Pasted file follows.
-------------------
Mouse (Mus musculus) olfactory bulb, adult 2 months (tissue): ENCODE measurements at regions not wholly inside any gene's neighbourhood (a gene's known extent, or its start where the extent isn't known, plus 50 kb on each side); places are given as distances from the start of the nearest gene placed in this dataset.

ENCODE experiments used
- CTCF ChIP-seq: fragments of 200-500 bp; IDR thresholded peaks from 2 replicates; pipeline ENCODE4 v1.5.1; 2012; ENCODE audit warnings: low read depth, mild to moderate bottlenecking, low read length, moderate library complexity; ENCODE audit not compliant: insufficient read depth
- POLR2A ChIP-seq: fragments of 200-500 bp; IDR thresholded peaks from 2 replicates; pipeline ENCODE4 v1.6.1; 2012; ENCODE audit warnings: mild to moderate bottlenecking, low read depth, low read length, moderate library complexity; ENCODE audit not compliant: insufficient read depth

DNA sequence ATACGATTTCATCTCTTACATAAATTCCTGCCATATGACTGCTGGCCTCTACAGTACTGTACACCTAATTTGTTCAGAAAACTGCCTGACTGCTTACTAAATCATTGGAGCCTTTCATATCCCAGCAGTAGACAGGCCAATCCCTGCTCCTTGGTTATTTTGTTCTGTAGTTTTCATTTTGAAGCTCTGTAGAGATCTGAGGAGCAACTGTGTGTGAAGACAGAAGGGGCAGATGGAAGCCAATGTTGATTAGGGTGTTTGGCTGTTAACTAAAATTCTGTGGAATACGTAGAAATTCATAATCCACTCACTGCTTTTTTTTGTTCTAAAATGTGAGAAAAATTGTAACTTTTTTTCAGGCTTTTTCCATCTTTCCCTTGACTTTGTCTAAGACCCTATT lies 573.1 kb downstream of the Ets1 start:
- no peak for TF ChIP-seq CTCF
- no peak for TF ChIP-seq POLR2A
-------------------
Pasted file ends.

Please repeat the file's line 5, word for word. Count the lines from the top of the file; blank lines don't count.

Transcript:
DNA sequence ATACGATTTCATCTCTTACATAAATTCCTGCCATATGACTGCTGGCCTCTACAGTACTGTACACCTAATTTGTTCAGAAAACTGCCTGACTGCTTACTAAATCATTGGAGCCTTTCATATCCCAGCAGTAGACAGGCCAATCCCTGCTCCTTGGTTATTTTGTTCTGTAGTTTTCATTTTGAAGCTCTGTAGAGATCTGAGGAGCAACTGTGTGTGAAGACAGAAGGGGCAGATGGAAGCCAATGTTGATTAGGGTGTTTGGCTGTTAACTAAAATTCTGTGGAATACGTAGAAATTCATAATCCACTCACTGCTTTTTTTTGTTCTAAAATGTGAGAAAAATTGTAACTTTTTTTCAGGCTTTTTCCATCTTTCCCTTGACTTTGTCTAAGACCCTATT lies 573.1 kb downstream of the Ets1 start: